Professor Gregory Weiss awarded UC Irvine Anti-Cancer Challenge funding

The funding will support Weiss and his lab’s research into molecules crucial to understanding cancer biology.
Wednesday, June 26, 2024
Lucas Van Wyk Joel
UCI Physical Sciences Communications

Professor Weiss' lab seeks to understand how the molecules that make life possible work.

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Professor Gregory Weiss of the UC Irvine Department of Chemistry recently received funding in the amount of $40,000 from the UCI Anti-Cancer Challenge. The Weiss Lab studies the biochemistry of the molecules that make life function, and the new funding will support research into molecules called enzymes that play a key role in the spread of cancer cells in the human body.

“I want to take this molecule apart and understand its inner workings. The details will allow us to devise new methods to treat this aspect of cancer susceptibility in the future,” said Weiss.  “I also want to learn why members of some groups, including Asian American and Pacific Islanders (AAPI), are particularly susceptible to liver cancer due to changes or mutations to a key molecule in their cells.”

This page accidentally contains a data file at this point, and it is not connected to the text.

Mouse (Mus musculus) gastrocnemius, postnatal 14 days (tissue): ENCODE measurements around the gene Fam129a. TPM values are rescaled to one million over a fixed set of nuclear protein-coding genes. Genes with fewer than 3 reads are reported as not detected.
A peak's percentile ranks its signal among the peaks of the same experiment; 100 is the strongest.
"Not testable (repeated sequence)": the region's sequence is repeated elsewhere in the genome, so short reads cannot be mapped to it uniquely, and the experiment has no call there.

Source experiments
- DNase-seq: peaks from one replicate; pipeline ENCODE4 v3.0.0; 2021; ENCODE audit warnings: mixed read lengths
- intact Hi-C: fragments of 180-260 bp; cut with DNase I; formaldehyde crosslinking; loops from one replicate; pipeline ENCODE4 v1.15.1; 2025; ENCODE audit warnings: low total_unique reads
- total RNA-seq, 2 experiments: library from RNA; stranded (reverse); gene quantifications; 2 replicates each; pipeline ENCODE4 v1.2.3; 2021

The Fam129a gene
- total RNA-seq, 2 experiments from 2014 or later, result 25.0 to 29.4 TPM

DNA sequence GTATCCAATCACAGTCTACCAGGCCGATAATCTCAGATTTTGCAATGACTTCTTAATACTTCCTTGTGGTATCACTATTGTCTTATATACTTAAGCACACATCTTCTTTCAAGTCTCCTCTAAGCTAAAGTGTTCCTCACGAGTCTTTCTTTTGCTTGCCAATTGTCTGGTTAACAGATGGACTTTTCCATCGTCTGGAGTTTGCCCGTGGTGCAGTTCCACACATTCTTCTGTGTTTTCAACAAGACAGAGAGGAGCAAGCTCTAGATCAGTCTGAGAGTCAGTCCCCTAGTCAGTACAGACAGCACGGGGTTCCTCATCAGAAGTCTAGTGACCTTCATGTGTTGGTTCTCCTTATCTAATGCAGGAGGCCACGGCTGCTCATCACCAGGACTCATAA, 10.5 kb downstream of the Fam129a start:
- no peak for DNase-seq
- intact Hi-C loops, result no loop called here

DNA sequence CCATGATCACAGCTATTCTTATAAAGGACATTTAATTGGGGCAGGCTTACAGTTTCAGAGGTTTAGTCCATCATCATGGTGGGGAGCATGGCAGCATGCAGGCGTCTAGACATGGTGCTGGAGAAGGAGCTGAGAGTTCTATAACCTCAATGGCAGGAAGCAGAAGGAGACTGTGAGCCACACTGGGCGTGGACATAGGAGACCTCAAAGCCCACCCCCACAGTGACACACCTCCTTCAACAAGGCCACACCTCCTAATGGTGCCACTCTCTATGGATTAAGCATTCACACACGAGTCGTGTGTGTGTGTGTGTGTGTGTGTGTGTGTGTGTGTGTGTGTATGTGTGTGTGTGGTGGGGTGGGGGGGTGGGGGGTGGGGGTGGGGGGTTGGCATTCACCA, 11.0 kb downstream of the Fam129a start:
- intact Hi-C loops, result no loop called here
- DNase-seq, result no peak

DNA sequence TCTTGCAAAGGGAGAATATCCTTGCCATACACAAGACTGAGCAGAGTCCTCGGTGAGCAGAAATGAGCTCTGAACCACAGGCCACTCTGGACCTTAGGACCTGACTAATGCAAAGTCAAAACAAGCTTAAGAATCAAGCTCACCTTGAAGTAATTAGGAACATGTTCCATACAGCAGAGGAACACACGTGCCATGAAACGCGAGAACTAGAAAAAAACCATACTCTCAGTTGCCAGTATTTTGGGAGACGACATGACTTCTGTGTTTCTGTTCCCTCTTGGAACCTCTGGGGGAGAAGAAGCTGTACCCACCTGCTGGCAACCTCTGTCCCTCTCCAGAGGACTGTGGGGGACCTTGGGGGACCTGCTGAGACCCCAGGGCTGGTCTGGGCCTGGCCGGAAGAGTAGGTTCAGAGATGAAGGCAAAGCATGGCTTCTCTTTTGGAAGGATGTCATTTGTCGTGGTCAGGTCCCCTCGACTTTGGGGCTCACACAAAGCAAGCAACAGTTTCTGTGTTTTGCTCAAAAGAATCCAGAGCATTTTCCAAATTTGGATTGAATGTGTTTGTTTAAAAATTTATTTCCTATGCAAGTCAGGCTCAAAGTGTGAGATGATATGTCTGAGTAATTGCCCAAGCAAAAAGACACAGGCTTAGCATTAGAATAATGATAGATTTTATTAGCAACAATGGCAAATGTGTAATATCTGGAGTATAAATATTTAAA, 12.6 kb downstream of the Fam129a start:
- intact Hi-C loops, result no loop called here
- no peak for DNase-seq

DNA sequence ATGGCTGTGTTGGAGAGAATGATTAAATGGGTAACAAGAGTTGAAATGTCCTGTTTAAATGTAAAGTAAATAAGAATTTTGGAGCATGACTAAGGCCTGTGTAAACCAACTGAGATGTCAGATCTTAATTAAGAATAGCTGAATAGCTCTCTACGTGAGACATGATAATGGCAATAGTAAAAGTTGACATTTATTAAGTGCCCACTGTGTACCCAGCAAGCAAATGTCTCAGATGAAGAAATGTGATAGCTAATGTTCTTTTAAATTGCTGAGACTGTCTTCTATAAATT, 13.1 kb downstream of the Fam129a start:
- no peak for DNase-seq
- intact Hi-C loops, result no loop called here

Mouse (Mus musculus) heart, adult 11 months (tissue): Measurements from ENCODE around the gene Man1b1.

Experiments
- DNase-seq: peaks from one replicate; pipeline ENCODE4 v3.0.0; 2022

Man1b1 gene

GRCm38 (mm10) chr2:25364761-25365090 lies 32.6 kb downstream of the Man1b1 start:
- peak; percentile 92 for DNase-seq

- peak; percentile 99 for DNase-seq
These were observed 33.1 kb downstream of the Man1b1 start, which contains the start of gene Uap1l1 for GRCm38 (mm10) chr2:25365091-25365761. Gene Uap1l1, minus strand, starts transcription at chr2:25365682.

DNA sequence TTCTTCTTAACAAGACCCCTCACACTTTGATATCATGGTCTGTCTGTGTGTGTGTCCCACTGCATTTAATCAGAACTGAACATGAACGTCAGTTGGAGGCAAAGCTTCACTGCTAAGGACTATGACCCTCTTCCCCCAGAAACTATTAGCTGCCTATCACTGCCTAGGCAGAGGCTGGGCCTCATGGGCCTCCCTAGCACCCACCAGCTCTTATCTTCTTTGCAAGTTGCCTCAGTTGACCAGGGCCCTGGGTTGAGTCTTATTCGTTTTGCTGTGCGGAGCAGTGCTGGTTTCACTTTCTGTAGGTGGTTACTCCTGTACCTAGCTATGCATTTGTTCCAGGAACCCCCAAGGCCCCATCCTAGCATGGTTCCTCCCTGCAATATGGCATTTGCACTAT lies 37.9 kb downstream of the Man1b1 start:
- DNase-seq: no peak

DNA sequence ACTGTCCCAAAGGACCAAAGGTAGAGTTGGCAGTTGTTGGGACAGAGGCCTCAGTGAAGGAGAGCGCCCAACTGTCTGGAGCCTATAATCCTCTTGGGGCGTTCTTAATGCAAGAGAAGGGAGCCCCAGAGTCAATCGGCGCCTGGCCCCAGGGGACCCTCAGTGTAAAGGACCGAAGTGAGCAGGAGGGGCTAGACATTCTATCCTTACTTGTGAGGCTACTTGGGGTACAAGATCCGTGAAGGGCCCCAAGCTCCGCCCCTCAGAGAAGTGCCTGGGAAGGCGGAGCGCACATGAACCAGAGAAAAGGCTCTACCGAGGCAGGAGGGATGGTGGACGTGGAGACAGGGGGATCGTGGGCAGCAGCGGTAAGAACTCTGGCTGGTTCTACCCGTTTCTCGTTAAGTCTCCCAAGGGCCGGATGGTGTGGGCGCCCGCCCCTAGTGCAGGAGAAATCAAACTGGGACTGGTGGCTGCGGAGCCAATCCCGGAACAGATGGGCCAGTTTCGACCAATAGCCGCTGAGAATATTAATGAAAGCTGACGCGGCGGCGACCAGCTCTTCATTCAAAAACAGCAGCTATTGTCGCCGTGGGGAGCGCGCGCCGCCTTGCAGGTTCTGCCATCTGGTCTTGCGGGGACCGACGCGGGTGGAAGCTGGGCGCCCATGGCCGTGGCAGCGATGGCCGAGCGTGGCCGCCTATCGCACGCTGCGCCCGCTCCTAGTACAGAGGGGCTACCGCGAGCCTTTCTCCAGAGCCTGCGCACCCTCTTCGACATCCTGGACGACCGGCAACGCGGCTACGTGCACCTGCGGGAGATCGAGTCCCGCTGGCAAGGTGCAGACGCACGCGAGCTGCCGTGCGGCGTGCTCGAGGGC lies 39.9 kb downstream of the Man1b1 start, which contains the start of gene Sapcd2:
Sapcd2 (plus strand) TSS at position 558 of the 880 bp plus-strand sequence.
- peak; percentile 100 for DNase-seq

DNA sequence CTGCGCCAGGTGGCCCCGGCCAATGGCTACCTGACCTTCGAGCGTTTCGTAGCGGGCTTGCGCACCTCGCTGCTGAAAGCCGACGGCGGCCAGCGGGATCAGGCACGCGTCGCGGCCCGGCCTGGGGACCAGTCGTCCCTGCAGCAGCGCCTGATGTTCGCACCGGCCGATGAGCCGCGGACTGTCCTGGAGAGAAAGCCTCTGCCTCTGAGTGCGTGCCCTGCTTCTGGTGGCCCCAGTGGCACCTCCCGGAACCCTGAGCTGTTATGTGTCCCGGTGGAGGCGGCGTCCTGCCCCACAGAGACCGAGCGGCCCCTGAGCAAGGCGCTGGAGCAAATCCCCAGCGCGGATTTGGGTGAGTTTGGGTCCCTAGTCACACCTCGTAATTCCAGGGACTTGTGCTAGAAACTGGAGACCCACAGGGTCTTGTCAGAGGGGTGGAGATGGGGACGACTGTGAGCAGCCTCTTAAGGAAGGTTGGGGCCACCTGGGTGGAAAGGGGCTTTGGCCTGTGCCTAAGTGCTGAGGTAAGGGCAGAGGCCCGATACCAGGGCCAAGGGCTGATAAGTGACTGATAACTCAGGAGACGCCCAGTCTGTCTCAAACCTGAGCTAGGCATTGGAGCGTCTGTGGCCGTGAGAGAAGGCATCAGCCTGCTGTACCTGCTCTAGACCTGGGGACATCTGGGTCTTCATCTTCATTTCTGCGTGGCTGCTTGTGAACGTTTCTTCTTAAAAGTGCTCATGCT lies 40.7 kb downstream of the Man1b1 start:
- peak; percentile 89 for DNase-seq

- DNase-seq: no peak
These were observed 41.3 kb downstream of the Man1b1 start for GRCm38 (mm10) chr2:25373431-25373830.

Weiss’ lab, which received funding from the Anti-Cancer Challenge in 2019 and 2022, will refine a nanometer-scale technology to directly observe cancer-driving enzymes as they catalyze chemical processes at the heart of cancer formation. 

“This research aims to reveal targets for the development of drugs and diagnostics with novel mechanisms and capabilities,” said Weiss, who plans to work with colleagues in the UC Irvine Chao Family Comprehensive Cancer Center Cancer Control program to create a plan to connect with members of the AAPI community who are willing to be a part of the lab’s research. 

“I’d like to acknowledge our collaborator, Professor Susan S. Taylor of UC San Diego who is an expert on the enzyme we’ll be studying, called Protein Kinase A,” Weiss added. “As a first-year graduate student, I saw her present an electrifying seminar on this molecule. I’ve spent my career looking forward to working with her on this protein, and thanks to this grant we will finally be able to solve this mystery and learn important insights into a mechanism used by tumors as a start towards blocking it.”